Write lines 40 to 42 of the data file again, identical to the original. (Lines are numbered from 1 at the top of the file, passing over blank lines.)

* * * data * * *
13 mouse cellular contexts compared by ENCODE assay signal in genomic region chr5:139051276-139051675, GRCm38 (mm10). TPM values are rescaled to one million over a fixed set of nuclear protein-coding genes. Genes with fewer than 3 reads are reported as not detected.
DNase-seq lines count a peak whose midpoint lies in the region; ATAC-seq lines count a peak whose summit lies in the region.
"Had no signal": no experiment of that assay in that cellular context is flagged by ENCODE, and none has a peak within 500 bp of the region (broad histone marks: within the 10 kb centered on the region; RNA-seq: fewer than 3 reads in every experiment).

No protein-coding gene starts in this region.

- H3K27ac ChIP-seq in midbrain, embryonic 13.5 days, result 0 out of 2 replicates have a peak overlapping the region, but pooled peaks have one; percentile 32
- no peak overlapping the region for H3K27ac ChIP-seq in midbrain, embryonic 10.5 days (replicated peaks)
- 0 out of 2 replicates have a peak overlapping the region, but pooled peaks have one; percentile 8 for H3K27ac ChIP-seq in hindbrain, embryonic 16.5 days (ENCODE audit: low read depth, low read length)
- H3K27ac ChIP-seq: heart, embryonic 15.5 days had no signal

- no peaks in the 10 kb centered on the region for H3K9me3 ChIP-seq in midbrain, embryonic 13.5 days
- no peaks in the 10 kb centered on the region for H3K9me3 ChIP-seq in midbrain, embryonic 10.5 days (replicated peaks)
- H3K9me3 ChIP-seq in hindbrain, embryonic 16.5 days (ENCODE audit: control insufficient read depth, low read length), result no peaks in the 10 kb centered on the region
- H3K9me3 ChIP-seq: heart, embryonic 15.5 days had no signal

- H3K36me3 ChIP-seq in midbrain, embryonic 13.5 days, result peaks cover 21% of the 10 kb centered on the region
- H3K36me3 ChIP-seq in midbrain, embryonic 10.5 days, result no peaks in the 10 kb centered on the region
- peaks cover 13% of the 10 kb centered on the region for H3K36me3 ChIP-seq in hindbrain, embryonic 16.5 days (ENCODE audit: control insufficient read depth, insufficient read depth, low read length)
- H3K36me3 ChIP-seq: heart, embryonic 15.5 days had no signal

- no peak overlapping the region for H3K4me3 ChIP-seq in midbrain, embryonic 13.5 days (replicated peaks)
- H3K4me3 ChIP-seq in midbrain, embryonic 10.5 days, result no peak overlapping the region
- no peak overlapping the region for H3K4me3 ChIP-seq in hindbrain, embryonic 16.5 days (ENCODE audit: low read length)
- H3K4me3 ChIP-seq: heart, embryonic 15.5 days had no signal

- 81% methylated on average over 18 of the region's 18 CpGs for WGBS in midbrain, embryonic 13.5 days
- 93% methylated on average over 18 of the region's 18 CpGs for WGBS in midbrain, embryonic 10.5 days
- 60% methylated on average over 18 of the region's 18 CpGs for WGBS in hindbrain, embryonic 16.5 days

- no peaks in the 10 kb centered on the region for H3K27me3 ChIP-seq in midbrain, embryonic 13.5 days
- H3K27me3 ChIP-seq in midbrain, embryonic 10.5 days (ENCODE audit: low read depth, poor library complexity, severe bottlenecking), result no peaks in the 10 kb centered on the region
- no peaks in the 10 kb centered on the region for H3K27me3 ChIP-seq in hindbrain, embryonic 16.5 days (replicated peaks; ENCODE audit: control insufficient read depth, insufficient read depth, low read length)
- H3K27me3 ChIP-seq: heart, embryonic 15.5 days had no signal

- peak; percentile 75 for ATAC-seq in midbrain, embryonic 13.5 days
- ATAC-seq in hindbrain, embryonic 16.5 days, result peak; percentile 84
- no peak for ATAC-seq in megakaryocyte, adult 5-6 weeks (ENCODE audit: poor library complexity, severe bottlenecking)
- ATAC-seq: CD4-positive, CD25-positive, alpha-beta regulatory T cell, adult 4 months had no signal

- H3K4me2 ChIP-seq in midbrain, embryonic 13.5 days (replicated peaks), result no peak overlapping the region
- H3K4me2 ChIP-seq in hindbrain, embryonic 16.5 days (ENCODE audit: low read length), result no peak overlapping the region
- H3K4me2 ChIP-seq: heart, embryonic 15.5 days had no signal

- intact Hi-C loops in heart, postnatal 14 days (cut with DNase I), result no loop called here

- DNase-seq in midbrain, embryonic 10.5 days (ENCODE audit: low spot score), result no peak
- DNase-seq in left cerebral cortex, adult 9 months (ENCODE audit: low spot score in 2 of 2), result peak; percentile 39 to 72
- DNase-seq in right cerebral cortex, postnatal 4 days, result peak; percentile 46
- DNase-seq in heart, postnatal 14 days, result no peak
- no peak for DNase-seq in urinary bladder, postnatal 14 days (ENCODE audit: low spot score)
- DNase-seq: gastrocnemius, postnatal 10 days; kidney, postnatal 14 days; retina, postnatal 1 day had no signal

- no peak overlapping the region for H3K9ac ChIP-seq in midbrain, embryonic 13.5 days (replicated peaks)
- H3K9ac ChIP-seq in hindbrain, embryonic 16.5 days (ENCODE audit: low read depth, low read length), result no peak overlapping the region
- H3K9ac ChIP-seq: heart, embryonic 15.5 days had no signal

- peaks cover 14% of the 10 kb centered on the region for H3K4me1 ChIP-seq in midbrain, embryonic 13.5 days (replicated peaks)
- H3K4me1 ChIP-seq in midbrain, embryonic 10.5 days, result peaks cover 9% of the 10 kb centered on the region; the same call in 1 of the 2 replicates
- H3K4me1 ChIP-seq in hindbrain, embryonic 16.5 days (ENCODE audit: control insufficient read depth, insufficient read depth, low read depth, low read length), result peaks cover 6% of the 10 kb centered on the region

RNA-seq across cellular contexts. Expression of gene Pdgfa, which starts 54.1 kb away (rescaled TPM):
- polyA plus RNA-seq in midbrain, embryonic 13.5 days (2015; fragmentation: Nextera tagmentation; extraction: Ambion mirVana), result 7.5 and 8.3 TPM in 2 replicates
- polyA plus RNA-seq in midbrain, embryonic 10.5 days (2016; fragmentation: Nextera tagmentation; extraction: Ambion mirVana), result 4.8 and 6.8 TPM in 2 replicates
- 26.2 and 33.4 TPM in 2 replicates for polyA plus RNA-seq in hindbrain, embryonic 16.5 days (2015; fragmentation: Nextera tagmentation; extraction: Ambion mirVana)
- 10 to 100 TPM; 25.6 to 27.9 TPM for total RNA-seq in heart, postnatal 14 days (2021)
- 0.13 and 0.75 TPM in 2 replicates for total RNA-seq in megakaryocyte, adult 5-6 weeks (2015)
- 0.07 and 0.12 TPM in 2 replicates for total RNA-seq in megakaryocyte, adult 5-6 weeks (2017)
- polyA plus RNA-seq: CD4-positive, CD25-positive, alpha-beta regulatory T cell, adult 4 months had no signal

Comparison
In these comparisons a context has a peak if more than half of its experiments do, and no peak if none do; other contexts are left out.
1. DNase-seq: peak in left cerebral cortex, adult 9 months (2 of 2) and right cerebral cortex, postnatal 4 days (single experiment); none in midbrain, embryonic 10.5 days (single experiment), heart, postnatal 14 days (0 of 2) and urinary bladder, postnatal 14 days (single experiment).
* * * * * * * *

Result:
- no peak for DNase-seq in urinary bladder, postnatal 14 days (ENCODE audit: low spot score)
- DNase-seq: gastrocnemius, postnatal 10 days; kidney, postnatal 14 days; retina, postnatal 1 day had no signal

- no peak overlapping the region for H3K9ac ChIP-seq in midbrain, embryonic 13.5 days (replicated peaks)